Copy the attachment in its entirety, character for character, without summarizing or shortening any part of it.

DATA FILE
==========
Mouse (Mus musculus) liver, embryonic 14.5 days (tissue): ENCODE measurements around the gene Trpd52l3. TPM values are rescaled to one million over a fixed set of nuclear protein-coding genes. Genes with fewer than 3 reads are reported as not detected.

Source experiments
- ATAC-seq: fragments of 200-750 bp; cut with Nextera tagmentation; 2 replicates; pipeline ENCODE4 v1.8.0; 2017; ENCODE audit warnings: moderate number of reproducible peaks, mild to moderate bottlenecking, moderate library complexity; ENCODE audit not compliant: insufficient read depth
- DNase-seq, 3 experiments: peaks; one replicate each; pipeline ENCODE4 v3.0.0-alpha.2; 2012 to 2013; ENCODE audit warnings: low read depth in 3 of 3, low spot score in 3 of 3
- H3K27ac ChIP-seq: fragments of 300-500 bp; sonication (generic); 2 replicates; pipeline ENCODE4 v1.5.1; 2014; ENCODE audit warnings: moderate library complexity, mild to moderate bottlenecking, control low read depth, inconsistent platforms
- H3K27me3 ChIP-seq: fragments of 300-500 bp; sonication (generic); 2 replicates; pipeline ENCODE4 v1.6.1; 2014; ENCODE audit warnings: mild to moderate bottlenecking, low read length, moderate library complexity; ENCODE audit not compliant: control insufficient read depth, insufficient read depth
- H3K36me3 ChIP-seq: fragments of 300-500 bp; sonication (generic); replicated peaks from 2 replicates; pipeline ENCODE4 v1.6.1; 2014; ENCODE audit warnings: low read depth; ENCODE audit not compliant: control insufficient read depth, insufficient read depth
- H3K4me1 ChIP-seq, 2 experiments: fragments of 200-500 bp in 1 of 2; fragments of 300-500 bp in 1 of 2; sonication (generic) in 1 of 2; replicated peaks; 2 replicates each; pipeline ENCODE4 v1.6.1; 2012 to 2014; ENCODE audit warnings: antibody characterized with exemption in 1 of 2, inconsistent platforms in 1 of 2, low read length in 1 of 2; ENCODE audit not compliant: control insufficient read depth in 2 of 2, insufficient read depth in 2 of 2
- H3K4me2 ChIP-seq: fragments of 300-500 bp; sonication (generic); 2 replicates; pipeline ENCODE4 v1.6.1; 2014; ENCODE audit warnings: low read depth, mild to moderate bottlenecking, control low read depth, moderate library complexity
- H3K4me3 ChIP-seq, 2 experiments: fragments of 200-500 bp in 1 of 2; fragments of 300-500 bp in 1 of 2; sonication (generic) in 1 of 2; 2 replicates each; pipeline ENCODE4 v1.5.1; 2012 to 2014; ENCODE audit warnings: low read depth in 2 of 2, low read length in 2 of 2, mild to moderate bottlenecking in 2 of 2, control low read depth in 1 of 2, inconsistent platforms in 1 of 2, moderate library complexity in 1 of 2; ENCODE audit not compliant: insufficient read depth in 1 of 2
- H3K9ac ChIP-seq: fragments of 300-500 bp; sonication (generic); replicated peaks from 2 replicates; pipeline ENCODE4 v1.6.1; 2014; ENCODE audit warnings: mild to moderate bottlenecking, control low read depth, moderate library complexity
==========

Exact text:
Mouse (Mus musculus) liver, embryonic 14.5 days (tissue): ENCODE measurements around the gene Trpd52l3. TPM values are rescaled to one million over a fixed set of nuclear protein-coding genes. Genes with fewer than 3 reads are reported as not detected.

Source experiments
- ATAC-seq: fragments of 200-750 bp; cut with Nextera tagmentation; 2 replicates; pipeline ENCODE4 v1.8.0; 2017; ENCODE audit warnings: moderate number of reproducible peaks, mild to moderate bottlenecking, moderate library complexity; ENCODE audit not compliant: insufficient read depth
- DNase-seq, 3 experiments: peaks; one replicate each; pipeline ENCODE4 v3.0.0-alpha.2; 2012 to 2013; ENCODE audit warnings: low read depth in 3 of 3, low spot score in 3 of 3
- H3K27ac ChIP-seq: fragments of 300-500 bp; sonication (generic); 2 replicates; pipeline ENCODE4 v1.5.1; 2014; ENCODE audit warnings: moderate library complexity, mild to moderate bottlenecking, control low read depth, inconsistent platforms
- H3K27me3 ChIP-seq: fragments of 300-500 bp; sonication (generic); 2 replicates; pipeline ENCODE4 v1.6.1; 2014; ENCODE audit warnings: mild to moderate bottlenecking, low read length, moderate library complexity; ENCODE audit not compliant: control insufficient read depth, insufficient read depth
- H3K36me3 ChIP-seq: fragments of 300-500 bp; sonication (generic); replicated peaks from 2 replicates; pipeline ENCODE4 v1.6.1; 2014; ENCODE audit warnings: low read depth; ENCODE audit not compliant: control insufficient read depth, insufficient read depth
- H3K4me1 ChIP-seq, 2 experiments: fragments of 200-500 bp in 1 of 2; fragments of 300-500 bp in 1 of 2; sonication (generic) in 1 of 2; replicated peaks; 2 replicates each; pipeline ENCODE4 v1.6.1; 2012 to 2014; ENCODE audit warnings: antibody characterized with exemption in 1 of 2, inconsistent platforms in 1 of 2, low read length in 1 of 2; ENCODE audit not compliant: control insufficient read depth in 2 of 2, insufficient read depth in 2 of 2
- H3K4me2 ChIP-seq: fragments of 300-500 bp; sonication (generic); 2 replicates; pipeline ENCODE4 v1.6.1; 2014; ENCODE audit warnings: low read depth, mild to moderate bottlenecking, control low read depth, moderate library complexity
- H3K4me3 ChIP-seq, 2 experiments: fragments of 200-500 bp in 1 of 2; fragments of 300-500 bp in 1 of 2; sonication (generic) in 1 of 2; 2 replicates each; pipeline ENCODE4 v1.5.1; 2012 to 2014; ENCODE audit warnings: low read depth in 2 of 2, low read length in 2 of 2, mild to moderate bottlenecking in 2 of 2, control low read depth in 1 of 2, inconsistent platforms in 1 of 2, moderate library complexity in 1 of 2; ENCODE audit not compliant: insufficient read depth in 1 of 2
- H3K9ac ChIP-seq: fragments of 300-500 bp; sonication (generic); replicated peaks from 2 replicates; pipeline ENCODE4 v1.6.1; 2014; ENCODE audit warnings: mild to moderate bottlenecking, control low read depth, moderate library complexity